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In reference to this point, two oracles of Delphi may come under our consideration, which would appear to have been pronounced as though in order to chastise the vanity of man. These oracles were the following: by the first, Pedius was pronounced to be the most happy of men, who had just before fallen in defence of his country.1 On the second occasion, when it had been consulted by Gyges, at that time the most powerful king in the world, it declared that Aglaiis of Psophis2 was a more happy man than himself.3 This Aglaiis was an old man, who lived in a poor petty nook of Arcadia, and cultivated a small farm, though quite sufficient for the supply of his yearly wants;4 he had never so much as left it, and, as was quite evident from his mode of living, his desires being of the most limited kind, he had experienced but an extremely small share of the miseries of life.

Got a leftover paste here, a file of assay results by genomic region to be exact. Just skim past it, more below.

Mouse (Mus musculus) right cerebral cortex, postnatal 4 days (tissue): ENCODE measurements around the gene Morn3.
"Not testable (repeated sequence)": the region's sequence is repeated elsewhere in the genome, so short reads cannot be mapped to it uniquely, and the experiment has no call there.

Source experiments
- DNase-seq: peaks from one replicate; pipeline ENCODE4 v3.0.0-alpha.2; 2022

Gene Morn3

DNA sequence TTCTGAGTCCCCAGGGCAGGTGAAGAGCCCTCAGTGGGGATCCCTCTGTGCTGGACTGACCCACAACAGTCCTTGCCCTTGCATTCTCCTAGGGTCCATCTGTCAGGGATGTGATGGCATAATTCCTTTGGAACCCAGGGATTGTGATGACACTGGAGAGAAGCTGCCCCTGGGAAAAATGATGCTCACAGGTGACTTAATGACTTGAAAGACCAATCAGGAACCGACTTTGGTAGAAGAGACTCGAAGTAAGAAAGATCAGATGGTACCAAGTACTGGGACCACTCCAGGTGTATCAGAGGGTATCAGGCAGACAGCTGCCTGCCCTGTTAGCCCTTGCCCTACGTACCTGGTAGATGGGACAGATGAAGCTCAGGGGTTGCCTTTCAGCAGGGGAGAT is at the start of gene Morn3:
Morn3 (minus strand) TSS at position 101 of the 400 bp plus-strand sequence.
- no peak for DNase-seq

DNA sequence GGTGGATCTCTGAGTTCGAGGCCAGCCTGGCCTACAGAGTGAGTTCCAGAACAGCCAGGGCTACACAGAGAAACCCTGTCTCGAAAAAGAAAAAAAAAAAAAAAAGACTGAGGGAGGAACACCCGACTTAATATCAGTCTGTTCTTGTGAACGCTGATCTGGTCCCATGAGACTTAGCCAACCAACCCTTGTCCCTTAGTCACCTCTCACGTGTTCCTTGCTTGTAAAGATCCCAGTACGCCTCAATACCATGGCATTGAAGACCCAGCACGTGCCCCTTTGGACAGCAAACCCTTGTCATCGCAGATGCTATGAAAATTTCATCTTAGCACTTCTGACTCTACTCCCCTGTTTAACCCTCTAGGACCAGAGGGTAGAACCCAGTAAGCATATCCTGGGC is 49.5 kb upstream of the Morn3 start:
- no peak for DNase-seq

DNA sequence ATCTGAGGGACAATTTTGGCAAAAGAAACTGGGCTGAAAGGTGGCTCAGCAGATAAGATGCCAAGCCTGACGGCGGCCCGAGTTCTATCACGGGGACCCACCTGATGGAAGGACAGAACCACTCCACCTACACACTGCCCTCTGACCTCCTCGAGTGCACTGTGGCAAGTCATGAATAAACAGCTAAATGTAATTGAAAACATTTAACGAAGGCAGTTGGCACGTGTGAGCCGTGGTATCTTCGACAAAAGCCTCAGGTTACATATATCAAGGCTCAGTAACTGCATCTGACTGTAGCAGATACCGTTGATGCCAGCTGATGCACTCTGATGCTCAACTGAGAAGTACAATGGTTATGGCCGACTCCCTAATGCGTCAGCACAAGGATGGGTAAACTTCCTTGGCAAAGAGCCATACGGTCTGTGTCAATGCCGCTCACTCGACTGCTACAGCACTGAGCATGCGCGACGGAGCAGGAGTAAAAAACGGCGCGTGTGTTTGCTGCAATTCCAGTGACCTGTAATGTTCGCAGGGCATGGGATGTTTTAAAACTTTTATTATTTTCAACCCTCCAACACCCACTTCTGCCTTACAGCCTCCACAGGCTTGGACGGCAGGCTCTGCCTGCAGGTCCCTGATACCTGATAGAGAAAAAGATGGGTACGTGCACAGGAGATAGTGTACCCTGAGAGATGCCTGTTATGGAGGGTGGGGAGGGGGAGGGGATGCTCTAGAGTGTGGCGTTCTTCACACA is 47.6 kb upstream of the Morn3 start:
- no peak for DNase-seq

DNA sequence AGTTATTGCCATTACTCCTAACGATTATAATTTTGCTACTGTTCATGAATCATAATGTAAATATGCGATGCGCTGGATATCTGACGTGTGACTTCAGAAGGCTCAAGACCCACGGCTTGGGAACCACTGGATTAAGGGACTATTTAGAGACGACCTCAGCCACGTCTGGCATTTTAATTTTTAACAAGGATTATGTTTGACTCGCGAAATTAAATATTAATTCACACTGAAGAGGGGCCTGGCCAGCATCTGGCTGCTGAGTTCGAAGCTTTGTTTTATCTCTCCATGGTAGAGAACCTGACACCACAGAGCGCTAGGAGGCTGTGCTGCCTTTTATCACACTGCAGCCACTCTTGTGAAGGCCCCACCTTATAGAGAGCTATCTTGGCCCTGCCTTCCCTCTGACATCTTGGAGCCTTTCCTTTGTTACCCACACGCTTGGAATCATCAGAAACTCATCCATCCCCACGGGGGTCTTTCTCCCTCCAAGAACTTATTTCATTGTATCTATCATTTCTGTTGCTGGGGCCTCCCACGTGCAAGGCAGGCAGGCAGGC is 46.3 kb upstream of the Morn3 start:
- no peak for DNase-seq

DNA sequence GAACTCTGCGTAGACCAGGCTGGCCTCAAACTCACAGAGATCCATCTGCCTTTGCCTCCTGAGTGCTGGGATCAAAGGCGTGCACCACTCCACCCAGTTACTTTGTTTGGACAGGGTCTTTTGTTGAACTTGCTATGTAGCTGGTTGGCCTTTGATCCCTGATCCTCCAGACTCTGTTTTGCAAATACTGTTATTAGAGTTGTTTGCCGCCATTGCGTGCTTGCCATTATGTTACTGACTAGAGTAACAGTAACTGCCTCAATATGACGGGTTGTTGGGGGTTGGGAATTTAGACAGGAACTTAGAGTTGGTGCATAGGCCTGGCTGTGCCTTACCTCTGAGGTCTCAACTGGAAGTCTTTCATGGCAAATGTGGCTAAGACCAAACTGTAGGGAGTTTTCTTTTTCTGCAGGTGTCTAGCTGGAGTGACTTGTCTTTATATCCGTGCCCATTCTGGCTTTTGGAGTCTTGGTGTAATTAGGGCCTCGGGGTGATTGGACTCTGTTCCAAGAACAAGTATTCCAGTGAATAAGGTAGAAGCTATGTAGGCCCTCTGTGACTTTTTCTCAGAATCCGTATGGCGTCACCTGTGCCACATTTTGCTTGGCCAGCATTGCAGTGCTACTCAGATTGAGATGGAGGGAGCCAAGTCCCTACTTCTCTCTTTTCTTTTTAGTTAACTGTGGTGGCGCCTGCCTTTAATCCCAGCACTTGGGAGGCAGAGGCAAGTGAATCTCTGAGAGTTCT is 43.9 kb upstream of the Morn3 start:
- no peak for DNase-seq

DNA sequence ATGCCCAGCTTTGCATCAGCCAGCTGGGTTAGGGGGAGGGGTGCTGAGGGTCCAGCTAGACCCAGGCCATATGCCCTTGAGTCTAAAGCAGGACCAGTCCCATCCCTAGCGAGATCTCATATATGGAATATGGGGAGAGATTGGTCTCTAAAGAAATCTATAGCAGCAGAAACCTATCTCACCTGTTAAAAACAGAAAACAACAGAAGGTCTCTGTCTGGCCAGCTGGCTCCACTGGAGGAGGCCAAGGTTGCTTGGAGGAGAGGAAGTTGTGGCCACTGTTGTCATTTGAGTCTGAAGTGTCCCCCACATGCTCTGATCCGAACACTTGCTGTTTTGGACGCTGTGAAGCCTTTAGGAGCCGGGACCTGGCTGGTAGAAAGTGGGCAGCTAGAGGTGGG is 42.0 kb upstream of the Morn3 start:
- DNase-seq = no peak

1 We have no mention of Pedius, or Phedius, as he is named in some of the MSS., in any of the ancient authors. A story of the same import is related of Solon and Tellus, by Herodotus, B. i. c. 30, and by Plutarch.—B.

2 A town of Arcadia. See B. iv. c. 10.

3 This is also related by Valerius Maximus, B. vii. c. 1.—B.

4 This is very similar to Virgil's beautiful description of the old man Coryeius, in the Georgics, B. iv. 1. 125, et seq.

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